Tower of Dawn Page 80

But the salt of her tears had been cleansing. In a way she had not known she needed.

Down and down they went, taking the main ramp that looped through the levels. They passed librarians shelving books, acolytes in solitary or group study around the tables, healers poring over musty tomes in doorless rooms, and the occasional Baast Cat sprawled over the top of the shelves, or padding into the shadows, or simply sitting at a crossroads—as if waiting.

Still they went deeper.

“How did you know they were down here?” Yrene asked Nousha’s back.

“We keep good records,” was all the Head Librarian said.

Chaol gave Yrene a look that said, We have cranky librarians in Rifthold, too.

Yrene bit her lip to keep from grinning. Nousha could sniff out laughter and amusement like a bloodhound on a scent. And shut it down as viciously, too.

At last, they reached a dark corridor that reeked of stone and dust.

“Second shelf down. Don’t ruin anything,” Nousha said by way of explanation and farewell, and left without a look back.

Chaol’s brows lifted in bemusement, and Yrene swallowed her chuckle.

It stopped being an effort as they approached the shelf the librarian had indicated. Piles of scrolls lay tucked beneath books whose spines glittered with the Eyllwe language.

Chaol let out a low whistle through his teeth. “How old is the Torre, exactly?”

“Fifteen hundred years.”

He went still.

“This library has been here that long?”

She nodded. “It was all built in one go. A gift from an ancient queen to the healer who saved her child’s life. A place for the healer to study and live—close to the palace—and to invite others to study as well.”

“So it predates the khaganate by a great deal.”

“The khagans are the latest in a long line of conquerors since then. The most benevolent since that first queen, to be sure. Even her palace itself did not survive so well as the Torre. What you stay in now … they built it atop the rubble of the queen’s castle. After the conquerors who came a generation before the khaganate razed it to the ground.”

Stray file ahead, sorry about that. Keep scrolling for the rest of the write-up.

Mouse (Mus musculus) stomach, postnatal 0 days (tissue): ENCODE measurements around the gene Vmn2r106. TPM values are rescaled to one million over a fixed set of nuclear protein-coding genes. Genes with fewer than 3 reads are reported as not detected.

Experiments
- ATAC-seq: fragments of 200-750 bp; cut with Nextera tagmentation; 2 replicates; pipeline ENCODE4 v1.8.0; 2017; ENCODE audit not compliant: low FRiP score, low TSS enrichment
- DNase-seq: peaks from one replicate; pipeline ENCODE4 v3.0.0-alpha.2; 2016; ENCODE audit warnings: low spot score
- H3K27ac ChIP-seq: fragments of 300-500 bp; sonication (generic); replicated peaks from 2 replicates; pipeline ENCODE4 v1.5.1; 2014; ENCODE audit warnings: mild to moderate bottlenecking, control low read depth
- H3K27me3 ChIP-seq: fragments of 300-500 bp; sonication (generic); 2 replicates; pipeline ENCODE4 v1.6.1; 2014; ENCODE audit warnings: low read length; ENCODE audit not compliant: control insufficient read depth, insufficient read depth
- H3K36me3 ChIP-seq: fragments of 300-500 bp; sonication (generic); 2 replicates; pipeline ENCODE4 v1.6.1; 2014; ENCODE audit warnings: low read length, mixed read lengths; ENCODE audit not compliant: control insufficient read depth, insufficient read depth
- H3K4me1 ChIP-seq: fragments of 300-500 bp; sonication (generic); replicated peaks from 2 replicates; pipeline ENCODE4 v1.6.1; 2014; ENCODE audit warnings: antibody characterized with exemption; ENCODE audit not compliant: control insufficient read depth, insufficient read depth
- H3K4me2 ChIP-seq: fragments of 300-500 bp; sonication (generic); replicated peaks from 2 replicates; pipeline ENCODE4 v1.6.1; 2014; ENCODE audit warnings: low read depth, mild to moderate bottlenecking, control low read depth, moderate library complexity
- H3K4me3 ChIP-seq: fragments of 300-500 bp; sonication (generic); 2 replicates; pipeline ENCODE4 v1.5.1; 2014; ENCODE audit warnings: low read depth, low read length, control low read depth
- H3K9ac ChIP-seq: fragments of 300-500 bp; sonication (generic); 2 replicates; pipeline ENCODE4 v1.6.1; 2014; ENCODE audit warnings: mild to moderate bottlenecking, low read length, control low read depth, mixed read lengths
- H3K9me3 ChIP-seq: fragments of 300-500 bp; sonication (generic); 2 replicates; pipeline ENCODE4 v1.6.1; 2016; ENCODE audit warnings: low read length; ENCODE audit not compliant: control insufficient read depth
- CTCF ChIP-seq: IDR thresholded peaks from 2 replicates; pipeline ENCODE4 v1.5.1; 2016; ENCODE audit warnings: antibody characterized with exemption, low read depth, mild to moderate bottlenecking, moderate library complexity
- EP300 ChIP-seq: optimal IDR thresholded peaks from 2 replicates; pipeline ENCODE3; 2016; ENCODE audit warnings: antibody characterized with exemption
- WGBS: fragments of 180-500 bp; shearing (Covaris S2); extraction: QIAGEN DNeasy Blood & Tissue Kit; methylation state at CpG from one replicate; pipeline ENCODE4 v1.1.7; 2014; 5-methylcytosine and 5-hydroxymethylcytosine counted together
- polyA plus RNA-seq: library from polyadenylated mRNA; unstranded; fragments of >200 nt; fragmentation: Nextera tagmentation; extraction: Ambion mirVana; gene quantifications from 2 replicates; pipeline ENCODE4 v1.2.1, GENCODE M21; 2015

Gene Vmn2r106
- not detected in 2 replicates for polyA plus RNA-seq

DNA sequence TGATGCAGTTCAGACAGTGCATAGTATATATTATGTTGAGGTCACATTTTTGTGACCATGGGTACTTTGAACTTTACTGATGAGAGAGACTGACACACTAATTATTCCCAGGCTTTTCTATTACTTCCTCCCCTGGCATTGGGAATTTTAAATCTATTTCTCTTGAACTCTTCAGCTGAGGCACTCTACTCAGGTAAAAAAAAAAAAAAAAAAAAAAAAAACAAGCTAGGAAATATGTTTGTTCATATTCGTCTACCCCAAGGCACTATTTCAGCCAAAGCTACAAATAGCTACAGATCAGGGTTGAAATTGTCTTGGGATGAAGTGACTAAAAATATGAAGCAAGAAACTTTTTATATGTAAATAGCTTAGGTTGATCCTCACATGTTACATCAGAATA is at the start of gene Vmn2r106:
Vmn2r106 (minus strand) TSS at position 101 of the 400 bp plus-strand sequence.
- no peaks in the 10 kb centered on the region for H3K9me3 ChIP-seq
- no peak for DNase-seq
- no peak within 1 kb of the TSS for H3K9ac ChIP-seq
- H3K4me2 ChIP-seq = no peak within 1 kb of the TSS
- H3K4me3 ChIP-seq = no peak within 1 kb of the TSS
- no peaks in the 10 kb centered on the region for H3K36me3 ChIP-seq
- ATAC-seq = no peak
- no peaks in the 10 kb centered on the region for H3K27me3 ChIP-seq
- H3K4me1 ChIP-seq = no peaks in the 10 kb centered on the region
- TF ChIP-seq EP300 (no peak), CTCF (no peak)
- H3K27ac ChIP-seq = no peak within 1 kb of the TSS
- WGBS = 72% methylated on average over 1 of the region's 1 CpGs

He swore, low and creatively.

“Healers,” Yrene said, scanning the shelves, “are in high demand, whether you are the current ruler or the invading one. All other posts … perhaps unnecessary. But a tower full of women who can keep you from death, even if you are hanging by a thread …”

“More valuable than gold.”

“It begs the question of why Adarlan’s last king …” She almost said your king, but the word clanged strangely in her head now. “Why he felt the need to destroy those of us with the gift in his own continent.” Why the thing in him felt the need, she didn’t say.

Chaol didn’t meet her eyes. And not from shame.

He knew something. Something else.

“What?” she asked.

He scanned the dim stacks, then listened for anyone nearby. “He was indeed … taken. Invaded.”

It had been a shock to realize whose dark power she’d been fighting against within his wound—a shock, and yet a rallying cry to her magic. As if some fog had been cleared away, some veil of fear, and all that had been left beneath were her blinding rage and sorrow, unfaltering as she’d leaped upon the darkness. But … the king truly had been possessed, then. All this time.